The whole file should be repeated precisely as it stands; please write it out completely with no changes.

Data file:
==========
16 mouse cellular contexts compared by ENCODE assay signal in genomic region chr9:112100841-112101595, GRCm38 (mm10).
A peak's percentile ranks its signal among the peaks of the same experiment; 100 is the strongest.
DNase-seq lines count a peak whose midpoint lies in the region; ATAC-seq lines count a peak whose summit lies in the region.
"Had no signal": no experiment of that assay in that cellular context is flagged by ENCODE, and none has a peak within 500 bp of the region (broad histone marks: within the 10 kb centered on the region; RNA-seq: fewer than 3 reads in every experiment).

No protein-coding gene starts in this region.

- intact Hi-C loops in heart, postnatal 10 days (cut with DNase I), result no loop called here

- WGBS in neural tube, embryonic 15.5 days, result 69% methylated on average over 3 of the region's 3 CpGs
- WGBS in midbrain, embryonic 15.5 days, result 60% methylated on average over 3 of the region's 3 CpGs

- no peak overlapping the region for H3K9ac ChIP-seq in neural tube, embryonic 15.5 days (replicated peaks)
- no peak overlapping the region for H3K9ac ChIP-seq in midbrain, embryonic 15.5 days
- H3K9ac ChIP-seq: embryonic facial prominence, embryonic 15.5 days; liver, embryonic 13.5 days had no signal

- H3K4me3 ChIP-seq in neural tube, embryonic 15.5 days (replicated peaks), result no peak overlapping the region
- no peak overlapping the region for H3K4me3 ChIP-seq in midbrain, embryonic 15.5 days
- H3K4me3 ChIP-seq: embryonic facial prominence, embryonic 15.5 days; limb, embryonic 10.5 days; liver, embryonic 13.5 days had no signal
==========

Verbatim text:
16 mouse cellular contexts compared by ENCODE assay signal in genomic region chr9:112100841-112101595, GRCm38 (mm10).
A peak's percentile ranks its signal among the peaks of the same experiment; 100 is the strongest.
DNase-seq lines count a peak whose midpoint lies in the region; ATAC-seq lines count a peak whose summit lies in the region.
"Had no signal": no experiment of that assay in that cellular context is flagged by ENCODE, and none has a peak within 500 bp of the region (broad histone marks: within the 10 kb centered on the region; RNA-seq: fewer than 3 reads in every experiment).

No protein-coding gene starts in this region.

- intact Hi-C loops in heart, postnatal 10 days (cut with DNase I), result no loop called here

- WGBS in neural tube, embryonic 15.5 days, result 69% methylated on average over 3 of the region's 3 CpGs
- WGBS in midbrain, embryonic 15.5 days, result 60% methylated on average over 3 of the region's 3 CpGs

- no peak overlapping the region for H3K9ac ChIP-seq in neural tube, embryonic 15.5 days (replicated peaks)
- no peak overlapping the region for H3K9ac ChIP-seq in midbrain, embryonic 15.5 days
- H3K9ac ChIP-seq: embryonic facial prominence, embryonic 15.5 days; liver, embryonic 13.5 days had no signal

- H3K4me3 ChIP-seq in neural tube, embryonic 15.5 days (replicated peaks), result no peak overlapping the region
- no peak overlapping the region for H3K4me3 ChIP-seq in midbrain, embryonic 15.5 days
- H3K4me3 ChIP-seq: embryonic facial prominence, embryonic 15.5 days; limb, embryonic 10.5 days; liver, embryonic 13.5 days had no signal